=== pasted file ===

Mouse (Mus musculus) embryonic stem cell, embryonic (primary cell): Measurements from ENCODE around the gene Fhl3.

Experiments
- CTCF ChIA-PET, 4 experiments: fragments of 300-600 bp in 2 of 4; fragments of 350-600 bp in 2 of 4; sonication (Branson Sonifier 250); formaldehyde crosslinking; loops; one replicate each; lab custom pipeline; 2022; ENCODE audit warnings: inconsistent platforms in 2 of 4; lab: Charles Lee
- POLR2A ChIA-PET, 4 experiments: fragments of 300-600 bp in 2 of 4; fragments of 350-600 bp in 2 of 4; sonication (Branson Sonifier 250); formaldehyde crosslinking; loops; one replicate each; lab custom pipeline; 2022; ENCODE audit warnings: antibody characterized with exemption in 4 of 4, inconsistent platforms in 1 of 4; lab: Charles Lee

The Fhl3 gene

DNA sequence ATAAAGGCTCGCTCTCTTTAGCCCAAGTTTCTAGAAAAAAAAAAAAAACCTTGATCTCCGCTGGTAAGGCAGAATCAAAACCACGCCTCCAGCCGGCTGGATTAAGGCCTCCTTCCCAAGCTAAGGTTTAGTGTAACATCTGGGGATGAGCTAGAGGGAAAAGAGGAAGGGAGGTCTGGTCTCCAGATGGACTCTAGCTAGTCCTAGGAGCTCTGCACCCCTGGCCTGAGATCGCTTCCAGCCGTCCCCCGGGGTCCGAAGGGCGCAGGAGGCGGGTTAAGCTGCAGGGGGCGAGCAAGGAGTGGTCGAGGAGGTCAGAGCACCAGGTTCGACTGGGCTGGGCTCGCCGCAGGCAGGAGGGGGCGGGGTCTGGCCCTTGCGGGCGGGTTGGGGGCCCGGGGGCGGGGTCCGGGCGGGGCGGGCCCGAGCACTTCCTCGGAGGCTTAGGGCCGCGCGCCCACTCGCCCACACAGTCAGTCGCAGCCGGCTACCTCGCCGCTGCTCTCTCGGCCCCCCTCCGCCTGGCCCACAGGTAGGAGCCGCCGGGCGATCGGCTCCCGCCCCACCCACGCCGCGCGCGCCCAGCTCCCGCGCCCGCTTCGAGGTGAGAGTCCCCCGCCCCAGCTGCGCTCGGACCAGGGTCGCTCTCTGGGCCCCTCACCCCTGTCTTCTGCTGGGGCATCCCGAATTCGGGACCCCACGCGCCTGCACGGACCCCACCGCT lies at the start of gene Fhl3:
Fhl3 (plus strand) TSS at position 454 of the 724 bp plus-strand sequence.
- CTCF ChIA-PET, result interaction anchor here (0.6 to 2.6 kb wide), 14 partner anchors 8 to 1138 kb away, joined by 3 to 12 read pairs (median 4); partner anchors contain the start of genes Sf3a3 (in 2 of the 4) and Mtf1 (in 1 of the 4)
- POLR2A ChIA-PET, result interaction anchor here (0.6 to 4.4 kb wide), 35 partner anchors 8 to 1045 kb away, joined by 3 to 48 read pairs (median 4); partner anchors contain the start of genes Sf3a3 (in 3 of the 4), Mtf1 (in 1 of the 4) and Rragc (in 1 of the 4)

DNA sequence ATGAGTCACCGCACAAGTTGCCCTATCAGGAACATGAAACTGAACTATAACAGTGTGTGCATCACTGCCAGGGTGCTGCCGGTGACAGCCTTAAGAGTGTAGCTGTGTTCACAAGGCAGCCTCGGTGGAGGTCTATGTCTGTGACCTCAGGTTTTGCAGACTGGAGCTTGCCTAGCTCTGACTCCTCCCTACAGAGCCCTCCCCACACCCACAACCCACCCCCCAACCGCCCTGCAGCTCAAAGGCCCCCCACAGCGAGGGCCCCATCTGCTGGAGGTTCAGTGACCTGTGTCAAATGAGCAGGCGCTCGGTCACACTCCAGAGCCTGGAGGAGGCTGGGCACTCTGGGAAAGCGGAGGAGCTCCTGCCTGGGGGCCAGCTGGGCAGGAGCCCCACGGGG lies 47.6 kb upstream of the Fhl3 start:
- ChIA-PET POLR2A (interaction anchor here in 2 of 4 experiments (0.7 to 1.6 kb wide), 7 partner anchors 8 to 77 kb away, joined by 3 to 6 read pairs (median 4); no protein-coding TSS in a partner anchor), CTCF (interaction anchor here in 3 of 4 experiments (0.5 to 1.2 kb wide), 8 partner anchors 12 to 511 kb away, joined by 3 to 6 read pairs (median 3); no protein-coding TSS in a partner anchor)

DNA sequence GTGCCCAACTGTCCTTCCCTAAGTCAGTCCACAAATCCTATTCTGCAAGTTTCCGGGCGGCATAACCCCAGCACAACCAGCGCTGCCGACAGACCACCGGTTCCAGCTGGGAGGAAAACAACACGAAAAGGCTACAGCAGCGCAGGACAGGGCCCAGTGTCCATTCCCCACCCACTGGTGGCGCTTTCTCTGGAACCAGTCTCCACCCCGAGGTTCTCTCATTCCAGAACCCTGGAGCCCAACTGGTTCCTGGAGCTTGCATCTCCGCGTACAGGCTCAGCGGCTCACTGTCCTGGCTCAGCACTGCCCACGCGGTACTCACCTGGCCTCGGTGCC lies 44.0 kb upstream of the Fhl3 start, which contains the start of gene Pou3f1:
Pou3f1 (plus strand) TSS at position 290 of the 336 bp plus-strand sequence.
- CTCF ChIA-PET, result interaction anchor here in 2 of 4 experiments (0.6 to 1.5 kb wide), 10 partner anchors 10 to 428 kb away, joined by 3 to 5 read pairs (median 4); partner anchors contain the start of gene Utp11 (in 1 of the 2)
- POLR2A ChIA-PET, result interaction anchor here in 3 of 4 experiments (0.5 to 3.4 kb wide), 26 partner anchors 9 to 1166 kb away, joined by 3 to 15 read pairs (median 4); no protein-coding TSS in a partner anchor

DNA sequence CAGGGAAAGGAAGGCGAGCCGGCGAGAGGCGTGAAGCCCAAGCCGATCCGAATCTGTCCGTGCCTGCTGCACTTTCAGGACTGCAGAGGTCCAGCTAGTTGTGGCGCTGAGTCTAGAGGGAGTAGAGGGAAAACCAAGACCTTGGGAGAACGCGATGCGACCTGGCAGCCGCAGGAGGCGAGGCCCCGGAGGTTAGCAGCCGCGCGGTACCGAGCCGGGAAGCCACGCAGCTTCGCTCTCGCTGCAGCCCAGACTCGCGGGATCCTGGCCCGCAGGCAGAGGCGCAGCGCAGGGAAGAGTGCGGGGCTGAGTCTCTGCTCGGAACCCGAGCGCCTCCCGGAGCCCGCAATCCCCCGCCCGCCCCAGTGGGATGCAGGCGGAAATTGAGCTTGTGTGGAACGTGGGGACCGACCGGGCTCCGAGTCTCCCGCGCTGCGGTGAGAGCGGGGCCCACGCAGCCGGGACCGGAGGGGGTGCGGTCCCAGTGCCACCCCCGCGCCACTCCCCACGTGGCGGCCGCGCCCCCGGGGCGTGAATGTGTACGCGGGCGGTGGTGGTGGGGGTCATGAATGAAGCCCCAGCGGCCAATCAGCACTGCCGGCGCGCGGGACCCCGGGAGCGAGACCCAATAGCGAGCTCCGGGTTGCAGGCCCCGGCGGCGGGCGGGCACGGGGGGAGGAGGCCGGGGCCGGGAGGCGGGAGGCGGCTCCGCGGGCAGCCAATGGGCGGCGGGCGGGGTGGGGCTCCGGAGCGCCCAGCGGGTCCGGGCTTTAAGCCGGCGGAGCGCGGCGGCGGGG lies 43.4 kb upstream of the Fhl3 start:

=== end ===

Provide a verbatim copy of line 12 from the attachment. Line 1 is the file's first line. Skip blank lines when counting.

DNA sequence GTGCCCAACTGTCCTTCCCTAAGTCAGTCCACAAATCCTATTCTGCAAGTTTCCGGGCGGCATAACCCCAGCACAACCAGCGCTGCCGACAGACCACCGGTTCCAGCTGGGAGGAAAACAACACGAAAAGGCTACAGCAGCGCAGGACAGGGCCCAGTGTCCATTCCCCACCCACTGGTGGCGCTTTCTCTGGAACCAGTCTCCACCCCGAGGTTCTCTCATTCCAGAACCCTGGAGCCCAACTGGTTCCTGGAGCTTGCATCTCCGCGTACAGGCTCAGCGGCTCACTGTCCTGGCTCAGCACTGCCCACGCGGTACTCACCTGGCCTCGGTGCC lies 44.0 kb upstream of the Fhl3 start, which contains the start of gene Pou3f1: